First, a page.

I have heard the voice of Tony Reinke for years on the “Ask Pastor John” podcast and was not aware that he wrote a book. I heard of this book when one of my elders made a passing reference to it during one of his messages. I remember looking it up on my phone immediately and ordered it on Amazon not knowing exactly what to expect from this book. The book was published 10 years after the first iPhone came out. In a way, “12 Ways Your Phone is Changing You”, is like a “state of the union” address on how the smart phone changed our society as a whole, particularly how it effects a Christian and their walk with the Lord.
This book is both insightful and convicting. I found myself laughing at some of his points (he makes some witty meta references to the reader) and completely convicted over his questions about the usage of smartphones. Tony made incredibly astute observations about how the smartphone changes a person and their walk with the Lord. The book is divided into twelve chapters to show the different facets of using a smart phone. Some are spiritual, while some others are social. The goal is to show how the smartphone changes every part of a person, both spiritually and physically.
Tony did a ton of research for this book. I find myself actually reading the footnotes to see where he got his findings. It’s fascinating to read about some of the research that people have done. There were a lot of helpful articles that prove his point on the potential dangers of overusing smartphones.
His discussion about people who create digital content or use social media was the most interesting part in this book for me. Tony gives a list questions to ask oneself when posting and creating digital content. Some of the questions that he asked made me wonder why I post the things I post on social media. It’s a good way for readers to do some self reflection on why we use our social media platforms (is it to glorify God, or to elevate self?).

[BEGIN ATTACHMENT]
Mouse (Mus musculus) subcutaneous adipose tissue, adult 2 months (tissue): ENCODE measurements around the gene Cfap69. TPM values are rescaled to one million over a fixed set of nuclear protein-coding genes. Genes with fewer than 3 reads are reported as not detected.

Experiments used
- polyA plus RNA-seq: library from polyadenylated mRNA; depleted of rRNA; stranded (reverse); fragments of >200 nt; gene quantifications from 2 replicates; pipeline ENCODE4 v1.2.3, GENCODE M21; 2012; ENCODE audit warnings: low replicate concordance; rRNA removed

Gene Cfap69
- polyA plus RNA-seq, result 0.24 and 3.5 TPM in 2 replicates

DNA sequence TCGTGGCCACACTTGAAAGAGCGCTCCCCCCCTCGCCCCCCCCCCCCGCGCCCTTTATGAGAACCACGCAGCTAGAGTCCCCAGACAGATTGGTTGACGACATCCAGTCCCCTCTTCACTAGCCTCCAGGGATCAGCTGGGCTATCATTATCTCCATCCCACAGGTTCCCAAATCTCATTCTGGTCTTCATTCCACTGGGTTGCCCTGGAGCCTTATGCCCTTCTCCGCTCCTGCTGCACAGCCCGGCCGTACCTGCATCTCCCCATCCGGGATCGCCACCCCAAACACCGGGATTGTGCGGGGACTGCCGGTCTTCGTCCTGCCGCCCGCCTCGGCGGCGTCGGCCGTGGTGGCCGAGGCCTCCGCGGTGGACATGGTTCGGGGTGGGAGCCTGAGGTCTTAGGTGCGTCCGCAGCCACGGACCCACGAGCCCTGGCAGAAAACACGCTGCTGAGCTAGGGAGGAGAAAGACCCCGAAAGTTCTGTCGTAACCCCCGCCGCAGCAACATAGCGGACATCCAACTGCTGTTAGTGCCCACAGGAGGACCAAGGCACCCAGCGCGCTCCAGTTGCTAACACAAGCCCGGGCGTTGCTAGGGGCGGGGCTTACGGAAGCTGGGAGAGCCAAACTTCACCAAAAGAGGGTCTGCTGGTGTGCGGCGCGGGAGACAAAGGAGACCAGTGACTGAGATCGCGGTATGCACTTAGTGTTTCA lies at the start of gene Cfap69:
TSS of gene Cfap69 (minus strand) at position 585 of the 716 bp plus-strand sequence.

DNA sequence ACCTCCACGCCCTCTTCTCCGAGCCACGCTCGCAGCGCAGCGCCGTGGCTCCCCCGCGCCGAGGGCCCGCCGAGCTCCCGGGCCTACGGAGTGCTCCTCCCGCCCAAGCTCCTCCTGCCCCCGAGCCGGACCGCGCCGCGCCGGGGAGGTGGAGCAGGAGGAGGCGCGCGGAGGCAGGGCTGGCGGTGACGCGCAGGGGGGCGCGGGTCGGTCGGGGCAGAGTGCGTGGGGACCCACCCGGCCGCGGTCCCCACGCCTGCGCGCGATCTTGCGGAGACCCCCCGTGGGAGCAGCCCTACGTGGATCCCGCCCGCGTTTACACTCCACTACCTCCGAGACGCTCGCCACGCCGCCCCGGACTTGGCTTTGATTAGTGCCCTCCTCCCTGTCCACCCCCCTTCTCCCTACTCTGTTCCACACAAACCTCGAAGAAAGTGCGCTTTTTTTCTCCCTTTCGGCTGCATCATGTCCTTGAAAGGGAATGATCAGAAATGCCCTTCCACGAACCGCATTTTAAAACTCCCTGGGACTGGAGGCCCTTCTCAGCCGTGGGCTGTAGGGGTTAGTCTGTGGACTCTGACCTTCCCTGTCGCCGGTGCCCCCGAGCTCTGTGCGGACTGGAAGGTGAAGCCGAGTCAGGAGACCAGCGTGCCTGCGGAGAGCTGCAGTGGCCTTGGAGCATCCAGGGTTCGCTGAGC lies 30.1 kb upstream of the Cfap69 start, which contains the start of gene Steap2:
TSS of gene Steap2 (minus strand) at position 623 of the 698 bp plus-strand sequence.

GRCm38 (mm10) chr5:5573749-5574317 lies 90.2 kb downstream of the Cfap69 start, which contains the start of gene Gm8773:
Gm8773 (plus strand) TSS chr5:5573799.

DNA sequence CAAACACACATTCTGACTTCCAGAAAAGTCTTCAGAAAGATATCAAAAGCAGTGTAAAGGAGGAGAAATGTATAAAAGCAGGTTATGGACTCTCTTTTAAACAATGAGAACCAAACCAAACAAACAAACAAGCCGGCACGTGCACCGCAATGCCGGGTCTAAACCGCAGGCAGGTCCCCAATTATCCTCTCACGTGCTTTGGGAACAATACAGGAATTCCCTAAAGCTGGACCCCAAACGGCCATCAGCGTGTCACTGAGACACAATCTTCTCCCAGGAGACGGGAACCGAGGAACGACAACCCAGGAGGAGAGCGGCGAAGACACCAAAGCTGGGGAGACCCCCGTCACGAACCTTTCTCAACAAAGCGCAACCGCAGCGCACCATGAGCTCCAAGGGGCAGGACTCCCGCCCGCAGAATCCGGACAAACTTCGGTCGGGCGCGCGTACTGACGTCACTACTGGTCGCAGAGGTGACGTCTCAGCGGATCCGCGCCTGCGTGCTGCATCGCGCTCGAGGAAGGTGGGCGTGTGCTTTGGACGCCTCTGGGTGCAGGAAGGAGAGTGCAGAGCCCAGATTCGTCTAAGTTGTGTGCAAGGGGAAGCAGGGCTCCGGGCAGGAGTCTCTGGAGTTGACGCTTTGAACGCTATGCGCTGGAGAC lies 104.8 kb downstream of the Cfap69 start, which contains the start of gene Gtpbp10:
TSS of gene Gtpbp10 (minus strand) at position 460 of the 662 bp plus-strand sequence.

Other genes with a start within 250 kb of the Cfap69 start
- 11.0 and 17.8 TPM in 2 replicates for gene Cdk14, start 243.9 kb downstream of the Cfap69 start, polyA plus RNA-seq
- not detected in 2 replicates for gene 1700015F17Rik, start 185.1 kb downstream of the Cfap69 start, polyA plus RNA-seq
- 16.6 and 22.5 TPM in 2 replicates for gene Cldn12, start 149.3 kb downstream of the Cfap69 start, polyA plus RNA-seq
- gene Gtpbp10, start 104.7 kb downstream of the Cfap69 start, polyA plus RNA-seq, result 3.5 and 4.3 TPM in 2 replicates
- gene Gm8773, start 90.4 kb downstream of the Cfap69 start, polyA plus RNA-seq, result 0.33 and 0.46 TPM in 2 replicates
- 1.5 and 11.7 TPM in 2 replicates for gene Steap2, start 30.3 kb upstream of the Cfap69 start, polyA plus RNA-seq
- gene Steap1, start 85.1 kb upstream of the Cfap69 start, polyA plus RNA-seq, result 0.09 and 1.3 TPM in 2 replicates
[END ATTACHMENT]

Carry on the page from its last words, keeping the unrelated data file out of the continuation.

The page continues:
There is a lot about this book that I can be thankful for. I am grateful for his openness about his own struggles with using a smartphone for work and how easy it is to be distracted by it. I believe he did a lot of soul searching and prayer to reach the conclusions that he did.
This book ends with a balanced perspective. His goal is not to fight for against the usage of smartphones, but rather how a Christian can better use the phone to love God and serve others. If a Christian is wise with their smartphone, it can be a great tool to help point people to God. On the flip side, the smartphone can be a means of great opportunity to cause yourself or others to fall into sin. This book is a call for Christians to be more discerning with their mobile devices.
If you ever wondered how you can better equip yourself in talking to someone who may be enslaved to the smartphone, or perhaps you yourself are convicted of using your smartphone too much but aren’t sure how you should think about it, this book is a great resource. I would highly recommend this book to anyone who is struggling with smartphone addiction and in need of a biblical perspective on how a Christian should think through how to view their smartphone.
These are a few quotes that stood out to me:
“If you follow Christ, the world will unfollow you.” (74).
“Fundamentally, finding our identity is not just a matter of self-love but also of conformity.” (110).
“Technology does this—it makes us think we can indulge in anonymous vices, even conceptually, without any future consequences. Anonymity is where sin flourishes, and anonymity is the most pervasive lie of the digital age. The clocks of our fingertips reveal dark motives of our hearts, and every sin- every double-tap and every click- will be accounted for.” (133-134)